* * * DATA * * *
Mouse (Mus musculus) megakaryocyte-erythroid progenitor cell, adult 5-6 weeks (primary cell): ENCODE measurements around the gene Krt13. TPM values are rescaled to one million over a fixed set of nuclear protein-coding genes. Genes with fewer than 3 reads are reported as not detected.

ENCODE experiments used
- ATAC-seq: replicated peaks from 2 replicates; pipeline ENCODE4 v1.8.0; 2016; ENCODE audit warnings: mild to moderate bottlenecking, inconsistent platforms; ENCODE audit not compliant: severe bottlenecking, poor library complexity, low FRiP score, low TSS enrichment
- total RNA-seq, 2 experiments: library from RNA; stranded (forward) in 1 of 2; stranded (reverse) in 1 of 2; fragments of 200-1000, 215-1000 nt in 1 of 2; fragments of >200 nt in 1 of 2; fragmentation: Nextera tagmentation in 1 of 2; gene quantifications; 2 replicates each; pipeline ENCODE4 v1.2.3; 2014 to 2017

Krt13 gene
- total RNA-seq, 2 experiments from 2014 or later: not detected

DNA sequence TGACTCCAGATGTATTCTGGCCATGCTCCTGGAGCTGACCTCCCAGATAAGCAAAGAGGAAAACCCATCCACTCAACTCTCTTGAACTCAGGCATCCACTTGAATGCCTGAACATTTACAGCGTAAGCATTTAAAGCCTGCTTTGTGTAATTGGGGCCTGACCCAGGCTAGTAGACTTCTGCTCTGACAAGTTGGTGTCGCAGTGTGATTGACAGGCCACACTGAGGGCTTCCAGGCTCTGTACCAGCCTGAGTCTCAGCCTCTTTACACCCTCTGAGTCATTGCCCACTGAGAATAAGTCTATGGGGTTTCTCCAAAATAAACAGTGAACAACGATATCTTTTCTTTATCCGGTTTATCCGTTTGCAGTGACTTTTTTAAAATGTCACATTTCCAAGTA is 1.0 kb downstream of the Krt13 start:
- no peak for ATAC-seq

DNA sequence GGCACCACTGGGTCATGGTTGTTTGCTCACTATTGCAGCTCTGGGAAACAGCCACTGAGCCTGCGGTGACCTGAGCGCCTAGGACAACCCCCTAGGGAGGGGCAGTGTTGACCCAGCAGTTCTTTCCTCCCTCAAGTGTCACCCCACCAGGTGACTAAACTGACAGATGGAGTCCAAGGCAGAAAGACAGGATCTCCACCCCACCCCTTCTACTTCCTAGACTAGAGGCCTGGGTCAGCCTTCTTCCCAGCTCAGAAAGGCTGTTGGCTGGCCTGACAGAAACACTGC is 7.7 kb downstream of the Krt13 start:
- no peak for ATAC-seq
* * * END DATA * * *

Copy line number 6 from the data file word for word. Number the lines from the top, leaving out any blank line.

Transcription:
- total RNA-seq, 2 experiments from 2014 or later: not detected